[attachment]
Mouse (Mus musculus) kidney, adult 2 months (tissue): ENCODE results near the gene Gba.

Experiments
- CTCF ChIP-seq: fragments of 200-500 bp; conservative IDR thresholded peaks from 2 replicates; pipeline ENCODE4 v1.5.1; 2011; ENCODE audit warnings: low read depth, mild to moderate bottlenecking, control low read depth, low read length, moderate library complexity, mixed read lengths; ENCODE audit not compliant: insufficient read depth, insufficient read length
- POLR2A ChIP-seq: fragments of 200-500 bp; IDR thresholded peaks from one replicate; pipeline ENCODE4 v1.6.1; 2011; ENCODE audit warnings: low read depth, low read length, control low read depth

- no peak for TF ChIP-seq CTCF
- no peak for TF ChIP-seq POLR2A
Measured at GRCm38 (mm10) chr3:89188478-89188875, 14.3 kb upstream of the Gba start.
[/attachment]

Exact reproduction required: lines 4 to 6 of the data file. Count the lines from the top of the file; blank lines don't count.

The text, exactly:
- POLR2A ChIP-seq: fragments of 200-500 bp; IDR thresholded peaks from one replicate; pipeline ENCODE4 v1.6.1; 2011; ENCODE audit warnings: low read depth, low read length, control low read depth

- no peak for TF ChIP-seq CTCF
- no peak for TF ChIP-seq POLR2A